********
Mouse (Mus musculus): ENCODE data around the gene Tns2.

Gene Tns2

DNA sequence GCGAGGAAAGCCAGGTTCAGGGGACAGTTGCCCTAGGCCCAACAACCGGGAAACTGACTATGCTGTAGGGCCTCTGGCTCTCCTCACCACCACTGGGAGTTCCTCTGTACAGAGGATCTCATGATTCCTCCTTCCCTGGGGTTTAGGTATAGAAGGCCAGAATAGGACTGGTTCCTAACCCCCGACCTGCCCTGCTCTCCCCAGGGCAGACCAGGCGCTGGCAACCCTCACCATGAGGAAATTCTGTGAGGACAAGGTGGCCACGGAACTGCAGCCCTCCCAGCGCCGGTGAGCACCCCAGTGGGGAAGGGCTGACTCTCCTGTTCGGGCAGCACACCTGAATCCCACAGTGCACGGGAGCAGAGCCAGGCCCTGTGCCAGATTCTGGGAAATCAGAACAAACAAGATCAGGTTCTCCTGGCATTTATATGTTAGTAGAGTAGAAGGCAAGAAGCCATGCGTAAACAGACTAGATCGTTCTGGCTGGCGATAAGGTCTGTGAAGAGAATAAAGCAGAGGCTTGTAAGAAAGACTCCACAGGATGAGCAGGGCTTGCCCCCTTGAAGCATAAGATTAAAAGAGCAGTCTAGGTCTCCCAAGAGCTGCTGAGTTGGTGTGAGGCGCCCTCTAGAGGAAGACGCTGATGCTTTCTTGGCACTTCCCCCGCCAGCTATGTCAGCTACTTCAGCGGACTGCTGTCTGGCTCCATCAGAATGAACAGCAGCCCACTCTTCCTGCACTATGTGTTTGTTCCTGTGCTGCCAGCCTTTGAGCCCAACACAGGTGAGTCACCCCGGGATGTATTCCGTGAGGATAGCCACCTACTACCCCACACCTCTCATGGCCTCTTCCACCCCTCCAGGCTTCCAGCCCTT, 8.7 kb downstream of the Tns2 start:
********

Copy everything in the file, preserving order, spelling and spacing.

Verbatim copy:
Mouse (Mus musculus): ENCODE data around the gene Tns2.

Gene Tns2

DNA sequence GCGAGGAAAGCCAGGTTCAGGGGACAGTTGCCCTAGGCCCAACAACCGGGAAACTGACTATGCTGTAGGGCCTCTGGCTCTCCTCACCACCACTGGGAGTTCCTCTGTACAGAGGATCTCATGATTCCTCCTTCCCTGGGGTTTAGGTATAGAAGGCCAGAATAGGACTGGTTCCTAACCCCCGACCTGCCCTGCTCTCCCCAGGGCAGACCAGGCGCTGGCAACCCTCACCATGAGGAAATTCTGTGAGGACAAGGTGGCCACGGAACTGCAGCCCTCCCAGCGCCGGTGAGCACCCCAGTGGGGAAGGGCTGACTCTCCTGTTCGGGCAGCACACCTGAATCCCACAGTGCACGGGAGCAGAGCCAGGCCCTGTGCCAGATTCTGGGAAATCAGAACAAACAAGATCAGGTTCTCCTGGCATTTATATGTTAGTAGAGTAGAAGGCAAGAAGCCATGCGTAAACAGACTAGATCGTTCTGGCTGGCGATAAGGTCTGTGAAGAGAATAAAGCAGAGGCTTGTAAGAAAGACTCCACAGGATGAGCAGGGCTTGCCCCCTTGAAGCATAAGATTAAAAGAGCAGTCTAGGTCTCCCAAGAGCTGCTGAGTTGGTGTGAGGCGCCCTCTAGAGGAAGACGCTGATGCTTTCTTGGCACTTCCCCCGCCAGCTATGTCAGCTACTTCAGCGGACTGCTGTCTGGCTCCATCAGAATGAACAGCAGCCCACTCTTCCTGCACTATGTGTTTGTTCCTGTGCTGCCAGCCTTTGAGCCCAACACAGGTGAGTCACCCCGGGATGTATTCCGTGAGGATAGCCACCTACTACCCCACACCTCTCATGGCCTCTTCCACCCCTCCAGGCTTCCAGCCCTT, 8.7 kb downstream of the Tns2 start: